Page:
I couldn't spend more than a fiver at most on face cream (eg, poshie stuff on special offer in Boots). I can see that some more expensive face creams feel nicer on the face than cheapie ones, though Nivea Light (are we allowed to name names?) is dead cheap (a pound in Poundland!) and really melts into my skin. Shampoos never seem worth buying expensive brands over cheapies (unless for the scent maybe!).

I guess I 'don't believe' most of the claims of cosmetics companies, and regard them as marketing 'con', and hate the way they disguise a minute jar in a huge box with loads of cardboard to pad it out etc etc.

I think it does boil down to whether you think 'saving money' per se is 'good', and I do. But then I obviously have blind spots (eg, history books!). I think it's about defining 'value' in the end - really subjective. (For example, Paul's dad obviously sets no value on his son's time, but a huge value on having him buy his shopping for him - and from the right supermarket!)
PS - I think charity shops have lot to answer for by the way! They now 'set' my values for me - if I can buy a jumper for under a fiver, why on EARTH would I spend five or ten times that much buying one from a shop? Insane!!!!!! :)
BB - but some folk would think blowing £400 on a mere WEEK of holiday!!!

(And then others wouldn't go near somewhere as 'lowly' as Malta in the first place, compared with the Carribbean!!!!)

My real bete noire is weddings. I absolutely CANNOT abide blowing money on them! SUCH a total waste to entertain a bunch of ancient relatives and freeloading chums for a DAY.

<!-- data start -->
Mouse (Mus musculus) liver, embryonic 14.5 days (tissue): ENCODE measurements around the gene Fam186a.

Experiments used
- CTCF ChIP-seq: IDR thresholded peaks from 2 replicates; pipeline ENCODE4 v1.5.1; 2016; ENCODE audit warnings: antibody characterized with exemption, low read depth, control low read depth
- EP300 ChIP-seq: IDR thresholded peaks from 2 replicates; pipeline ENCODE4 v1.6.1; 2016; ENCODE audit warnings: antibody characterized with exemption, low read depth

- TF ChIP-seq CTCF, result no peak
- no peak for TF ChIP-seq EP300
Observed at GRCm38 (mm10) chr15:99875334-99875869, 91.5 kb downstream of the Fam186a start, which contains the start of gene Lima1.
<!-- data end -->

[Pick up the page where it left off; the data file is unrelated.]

I'd far rather the money was spent on a fab honeymoon. MUCH better value!

(I come from a family that never gives Xmas pressies as they are such a waste of money - if there's something I want I'll buy it for myself anyway, thank you very much!)
Re the weddings, conversely - a lot of chums these days quite rightly resent having to give up time and money to buy a bridal present, just so they can become the 'admiring audience' of the pampered bride! Esepcially when the wedding (or worse, hen party) takes place abroad, and costs a fortune!

The WORST thing I've come across is a 'salon de luxe' at a wedding, where a room at the venue is set aside so the damn bride can show off all her luxurious wedding pressies!! (Mind you, they used to do that in olden days, but at home - a bride and the bride's mum would invite female friends over to admire the wedding pressies all laid out. Ghastly.)
paul_1607 wrote:
Mon Mar 12, 2018 3:21 pm
James_1802 wrote:
Wed Feb 28, 2018 6:25 pm
I'd be really interested to know what the reasons are for this kind of attitude (I mean, from a psychological or gerontological viewpoint) and why it's so difficult to adjust. "That's just the way they are" doesn't always feel like a sufficient answer for something that is such a big influence in someone's health and care needs.